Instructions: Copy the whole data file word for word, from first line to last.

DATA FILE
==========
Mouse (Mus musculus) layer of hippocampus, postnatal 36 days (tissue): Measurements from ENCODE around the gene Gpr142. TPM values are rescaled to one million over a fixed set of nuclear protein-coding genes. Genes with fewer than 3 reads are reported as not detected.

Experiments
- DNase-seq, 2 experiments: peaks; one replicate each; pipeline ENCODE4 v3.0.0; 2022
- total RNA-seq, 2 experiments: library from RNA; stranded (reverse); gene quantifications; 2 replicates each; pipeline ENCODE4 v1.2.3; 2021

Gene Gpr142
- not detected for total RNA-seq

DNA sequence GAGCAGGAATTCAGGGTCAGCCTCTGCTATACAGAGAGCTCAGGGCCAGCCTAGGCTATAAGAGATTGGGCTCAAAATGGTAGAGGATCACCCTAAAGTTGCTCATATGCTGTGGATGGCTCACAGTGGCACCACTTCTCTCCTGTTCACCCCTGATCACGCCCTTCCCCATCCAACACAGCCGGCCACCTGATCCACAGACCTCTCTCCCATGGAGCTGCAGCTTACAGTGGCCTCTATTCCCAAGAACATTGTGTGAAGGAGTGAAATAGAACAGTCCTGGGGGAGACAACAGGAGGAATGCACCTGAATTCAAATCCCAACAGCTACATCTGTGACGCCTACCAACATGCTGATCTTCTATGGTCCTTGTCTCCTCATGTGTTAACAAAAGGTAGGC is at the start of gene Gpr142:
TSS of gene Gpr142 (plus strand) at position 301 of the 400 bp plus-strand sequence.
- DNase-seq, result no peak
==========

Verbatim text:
Mouse (Mus musculus) layer of hippocampus, postnatal 36 days (tissue): Measurements from ENCODE around the gene Gpr142. TPM values are rescaled to one million over a fixed set of nuclear protein-coding genes. Genes with fewer than 3 reads are reported as not detected.

Experiments
- DNase-seq, 2 experiments: peaks; one replicate each; pipeline ENCODE4 v3.0.0; 2022
- total RNA-seq, 2 experiments: library from RNA; stranded (reverse); gene quantifications; 2 replicates each; pipeline ENCODE4 v1.2.3; 2021

Gene Gpr142
- not detected for total RNA-seq

DNA sequence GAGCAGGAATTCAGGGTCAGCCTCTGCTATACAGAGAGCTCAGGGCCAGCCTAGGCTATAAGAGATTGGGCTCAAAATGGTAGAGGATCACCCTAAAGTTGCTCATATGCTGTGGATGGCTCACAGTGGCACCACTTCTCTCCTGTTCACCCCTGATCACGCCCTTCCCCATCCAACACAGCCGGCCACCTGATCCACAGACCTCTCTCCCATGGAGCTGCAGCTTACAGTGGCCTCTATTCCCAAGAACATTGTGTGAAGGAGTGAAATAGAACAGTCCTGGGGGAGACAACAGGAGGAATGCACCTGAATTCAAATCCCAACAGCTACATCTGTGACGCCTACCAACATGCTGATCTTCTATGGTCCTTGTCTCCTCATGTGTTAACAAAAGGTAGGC is at the start of gene Gpr142:
TSS of gene Gpr142 (plus strand) at position 301 of the 400 bp plus-strand sequence.
- DNase-seq, result no peak